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Pseudomonas putida S12 is inherently solvent tolerant and constitutes a promising platform for biobased production of aromatic compounds and biopolymers. The megaplasmid pTTS12 of P. putida S12 carries several gene clusters involved in solvent tolerance, and the removal of this megaplasmid caused a significant reduction in solvent tolerance. In this study, we succeeded in restoring solvent tolerance in plasmid-cured P. putida S12 using adaptive laboratory evolution (ALE), underscoring the innate solvent tolerance of this strain. Whole-genome sequencing identified several single nucleotide polymorphisms (SNPs) and a mobile element insertion enabling ALE-derived strains to survive and sustain growth in the presence of a high toluene concentration (10% [vol/vol]). We identified mutations in an RND efflux pump regulator, arpR, that resulted in constitutive upregulation of the multifunctional efflux pump ArpABC. SNPs were also found in the intergenic region and subunits of ATP synthase, RNA polymerase subunit β', a global two-component regulatory system (GacA/GacS), and a putative AraC family transcriptional regulator, Afr. Transcriptomic analysis further revealed a constitutive downregulation of energy-consuming activities in ALE-derived strains, such as flagellar assembly, FoF1 ATP synthase, and membrane transport proteins. In summary, constitutive expression of a solvent extrusion pump in combination with high metabolic flexibility enabled the restoration of the solvent tolerance trait in P. putida S12 lacking its megaplasmid.IMPORTANCE Sustainable production of high-value chemicals can be achieved by bacterial biocatalysis. However, bioproduction of biopolymers and aromatic compounds may exert stress on the microbial production host and limit the resulting yield. Having a solvent tolerance trait is highly advantageous for microbial hosts used in the biobased production of aromatics. The presence of a megaplasmid has been linked to the solvent tolerance trait of Pseudomonas putida; however, the extent of innate, intrinsic solvent tolerance in this bacterium remained unclear. Using adaptive laboratory evolution, we successfully adapted the plasmid-cured P. putida S12 strain to regain its solvent tolerance. Through these adapted strains, we began to clarify the causes, origins, limitations, and trade-offs of the intrinsic solvent tolerance in P. putida This work sheds light on the possible genetic engineering targets to enhance solvent tolerance in Pseudomonas putida as well as other bacteria. Copyright © 2021 Kusumawardhani et al.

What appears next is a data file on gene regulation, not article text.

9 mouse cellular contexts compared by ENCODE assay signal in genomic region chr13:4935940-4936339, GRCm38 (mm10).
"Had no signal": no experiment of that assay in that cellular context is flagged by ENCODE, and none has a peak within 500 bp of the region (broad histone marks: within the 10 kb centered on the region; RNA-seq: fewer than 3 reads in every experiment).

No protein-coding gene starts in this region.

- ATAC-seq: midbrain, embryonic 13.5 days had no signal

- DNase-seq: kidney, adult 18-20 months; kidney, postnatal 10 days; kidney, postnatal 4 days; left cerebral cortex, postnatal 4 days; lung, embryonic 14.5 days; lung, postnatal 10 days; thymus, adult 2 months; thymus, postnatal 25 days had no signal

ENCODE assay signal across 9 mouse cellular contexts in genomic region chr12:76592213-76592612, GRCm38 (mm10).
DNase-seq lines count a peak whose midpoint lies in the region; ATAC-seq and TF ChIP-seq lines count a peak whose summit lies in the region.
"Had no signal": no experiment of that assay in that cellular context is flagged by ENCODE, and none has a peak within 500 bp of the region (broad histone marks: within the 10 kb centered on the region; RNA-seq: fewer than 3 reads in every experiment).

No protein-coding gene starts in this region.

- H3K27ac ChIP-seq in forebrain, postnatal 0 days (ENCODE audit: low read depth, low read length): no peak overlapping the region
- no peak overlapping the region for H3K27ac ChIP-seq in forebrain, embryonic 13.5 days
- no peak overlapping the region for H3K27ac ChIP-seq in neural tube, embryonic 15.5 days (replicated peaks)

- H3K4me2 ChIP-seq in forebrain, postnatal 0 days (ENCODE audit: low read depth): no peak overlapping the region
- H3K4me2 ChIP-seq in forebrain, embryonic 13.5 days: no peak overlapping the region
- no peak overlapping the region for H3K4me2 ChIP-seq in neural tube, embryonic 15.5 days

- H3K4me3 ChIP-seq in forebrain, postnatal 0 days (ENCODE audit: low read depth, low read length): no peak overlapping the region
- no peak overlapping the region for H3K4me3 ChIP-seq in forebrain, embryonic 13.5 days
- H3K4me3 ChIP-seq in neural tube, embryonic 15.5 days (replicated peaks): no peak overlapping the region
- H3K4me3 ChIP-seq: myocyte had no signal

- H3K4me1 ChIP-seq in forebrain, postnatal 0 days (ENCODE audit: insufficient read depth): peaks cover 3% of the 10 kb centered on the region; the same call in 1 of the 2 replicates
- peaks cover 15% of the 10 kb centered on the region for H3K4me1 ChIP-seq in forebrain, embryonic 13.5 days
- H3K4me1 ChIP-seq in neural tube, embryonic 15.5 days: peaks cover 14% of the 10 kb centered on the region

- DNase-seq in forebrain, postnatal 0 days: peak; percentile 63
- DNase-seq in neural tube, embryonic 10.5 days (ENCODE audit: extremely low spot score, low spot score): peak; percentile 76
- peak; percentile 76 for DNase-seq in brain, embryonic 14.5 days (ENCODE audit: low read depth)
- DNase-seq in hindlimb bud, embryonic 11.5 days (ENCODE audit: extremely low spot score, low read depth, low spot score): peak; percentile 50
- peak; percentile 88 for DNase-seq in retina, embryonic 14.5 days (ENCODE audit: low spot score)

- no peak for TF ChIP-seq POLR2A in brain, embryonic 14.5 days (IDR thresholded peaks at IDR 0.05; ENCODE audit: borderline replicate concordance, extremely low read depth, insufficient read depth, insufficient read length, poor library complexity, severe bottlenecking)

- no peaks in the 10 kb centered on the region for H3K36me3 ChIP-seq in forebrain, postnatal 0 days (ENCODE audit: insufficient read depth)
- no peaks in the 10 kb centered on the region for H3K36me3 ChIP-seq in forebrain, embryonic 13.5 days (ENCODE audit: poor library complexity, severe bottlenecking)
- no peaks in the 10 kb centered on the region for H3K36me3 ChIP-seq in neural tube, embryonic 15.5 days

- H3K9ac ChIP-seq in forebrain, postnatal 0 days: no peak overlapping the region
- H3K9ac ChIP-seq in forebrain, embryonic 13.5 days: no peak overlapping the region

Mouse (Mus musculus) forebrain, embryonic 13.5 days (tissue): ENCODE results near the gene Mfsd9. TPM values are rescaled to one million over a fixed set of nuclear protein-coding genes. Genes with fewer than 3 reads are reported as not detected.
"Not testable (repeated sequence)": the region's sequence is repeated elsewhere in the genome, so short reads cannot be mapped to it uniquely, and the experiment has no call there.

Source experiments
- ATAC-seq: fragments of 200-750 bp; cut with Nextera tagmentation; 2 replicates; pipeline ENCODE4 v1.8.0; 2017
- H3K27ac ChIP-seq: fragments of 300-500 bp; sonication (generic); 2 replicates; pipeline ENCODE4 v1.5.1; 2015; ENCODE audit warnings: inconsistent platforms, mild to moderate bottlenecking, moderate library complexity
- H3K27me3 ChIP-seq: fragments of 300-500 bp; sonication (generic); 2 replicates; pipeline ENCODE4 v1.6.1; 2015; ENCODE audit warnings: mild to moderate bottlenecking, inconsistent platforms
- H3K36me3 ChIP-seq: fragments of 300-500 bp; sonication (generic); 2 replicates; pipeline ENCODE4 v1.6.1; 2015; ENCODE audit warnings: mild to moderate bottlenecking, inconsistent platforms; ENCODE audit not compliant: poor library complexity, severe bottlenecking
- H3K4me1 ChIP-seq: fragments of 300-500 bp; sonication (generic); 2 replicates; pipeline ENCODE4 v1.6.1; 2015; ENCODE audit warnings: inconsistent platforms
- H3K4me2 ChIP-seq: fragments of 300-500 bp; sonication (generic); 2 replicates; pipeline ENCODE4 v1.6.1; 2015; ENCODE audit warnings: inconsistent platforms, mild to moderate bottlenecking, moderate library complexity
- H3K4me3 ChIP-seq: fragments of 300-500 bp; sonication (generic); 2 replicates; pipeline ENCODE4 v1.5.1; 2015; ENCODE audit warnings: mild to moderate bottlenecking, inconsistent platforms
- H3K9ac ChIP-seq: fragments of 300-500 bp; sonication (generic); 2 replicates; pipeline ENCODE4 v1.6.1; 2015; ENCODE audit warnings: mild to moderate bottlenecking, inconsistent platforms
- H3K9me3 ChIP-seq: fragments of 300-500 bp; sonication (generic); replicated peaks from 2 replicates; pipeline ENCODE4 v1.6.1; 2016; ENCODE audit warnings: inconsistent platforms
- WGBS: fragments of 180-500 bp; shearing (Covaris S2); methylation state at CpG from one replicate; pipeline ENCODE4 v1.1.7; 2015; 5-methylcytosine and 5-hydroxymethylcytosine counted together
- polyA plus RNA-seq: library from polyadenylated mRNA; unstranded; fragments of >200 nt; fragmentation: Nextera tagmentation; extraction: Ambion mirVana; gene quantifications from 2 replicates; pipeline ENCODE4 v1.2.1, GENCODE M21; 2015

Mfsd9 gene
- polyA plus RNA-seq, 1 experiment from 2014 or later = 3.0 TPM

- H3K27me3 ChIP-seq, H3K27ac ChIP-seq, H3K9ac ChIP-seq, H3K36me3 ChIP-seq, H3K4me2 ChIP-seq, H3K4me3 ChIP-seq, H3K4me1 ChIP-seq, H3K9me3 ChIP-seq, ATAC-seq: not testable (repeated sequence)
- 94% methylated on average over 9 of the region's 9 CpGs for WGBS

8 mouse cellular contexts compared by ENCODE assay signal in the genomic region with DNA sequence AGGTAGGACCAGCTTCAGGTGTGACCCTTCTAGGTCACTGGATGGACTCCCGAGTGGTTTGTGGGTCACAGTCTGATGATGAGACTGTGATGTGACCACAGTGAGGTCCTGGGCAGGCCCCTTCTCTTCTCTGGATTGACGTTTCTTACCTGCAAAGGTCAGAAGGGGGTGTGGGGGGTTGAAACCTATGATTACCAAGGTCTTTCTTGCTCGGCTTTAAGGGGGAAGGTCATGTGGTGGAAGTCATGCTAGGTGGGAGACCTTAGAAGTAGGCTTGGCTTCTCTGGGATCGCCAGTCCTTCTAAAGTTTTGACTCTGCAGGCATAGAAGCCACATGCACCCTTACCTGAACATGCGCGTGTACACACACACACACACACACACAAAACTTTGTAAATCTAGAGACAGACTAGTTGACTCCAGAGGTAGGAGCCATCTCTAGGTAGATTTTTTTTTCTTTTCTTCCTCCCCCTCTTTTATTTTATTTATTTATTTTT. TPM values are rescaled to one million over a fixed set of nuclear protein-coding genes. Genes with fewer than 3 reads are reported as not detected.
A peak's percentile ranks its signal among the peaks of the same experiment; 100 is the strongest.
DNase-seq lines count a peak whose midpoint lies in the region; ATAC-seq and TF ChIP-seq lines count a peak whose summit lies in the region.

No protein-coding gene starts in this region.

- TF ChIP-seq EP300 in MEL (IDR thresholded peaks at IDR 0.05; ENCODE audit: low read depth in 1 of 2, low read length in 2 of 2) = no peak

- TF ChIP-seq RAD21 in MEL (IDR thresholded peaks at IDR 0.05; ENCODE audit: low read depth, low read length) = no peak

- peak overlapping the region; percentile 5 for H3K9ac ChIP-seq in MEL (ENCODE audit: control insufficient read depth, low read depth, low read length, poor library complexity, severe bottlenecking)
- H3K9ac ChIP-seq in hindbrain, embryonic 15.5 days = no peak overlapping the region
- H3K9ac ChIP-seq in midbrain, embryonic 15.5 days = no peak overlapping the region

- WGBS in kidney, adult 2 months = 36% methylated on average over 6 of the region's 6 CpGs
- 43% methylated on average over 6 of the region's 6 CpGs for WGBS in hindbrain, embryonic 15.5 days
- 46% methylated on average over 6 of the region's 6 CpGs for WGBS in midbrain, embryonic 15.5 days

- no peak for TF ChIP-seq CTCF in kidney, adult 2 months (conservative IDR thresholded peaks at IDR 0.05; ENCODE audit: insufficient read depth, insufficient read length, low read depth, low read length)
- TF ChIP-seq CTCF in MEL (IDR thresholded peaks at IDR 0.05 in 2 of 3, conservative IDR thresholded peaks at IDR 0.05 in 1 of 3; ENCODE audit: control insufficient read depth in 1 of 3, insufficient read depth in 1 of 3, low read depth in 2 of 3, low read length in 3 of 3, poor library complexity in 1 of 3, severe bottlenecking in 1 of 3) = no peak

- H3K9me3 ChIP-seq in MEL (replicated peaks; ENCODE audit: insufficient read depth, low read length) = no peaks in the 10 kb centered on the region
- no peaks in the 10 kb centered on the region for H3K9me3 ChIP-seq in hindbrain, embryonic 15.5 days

Hadiastri Kusumawardhani, Benjamin Furtwängler, Matthijs Blommestijn, Adelė Kaltenytė, Jaap van der Poel, Jan Kolk, Rohola Hosseini, Johannes H de Winde. Adaptive Laboratory Evolution Restores Solvent Tolerance in Plasmid-Cured Pseudomonas putida S12: a Molecular Analysis. Applied and environmental microbiology. 2021 Apr 13;87(9)

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PMID: 33674430

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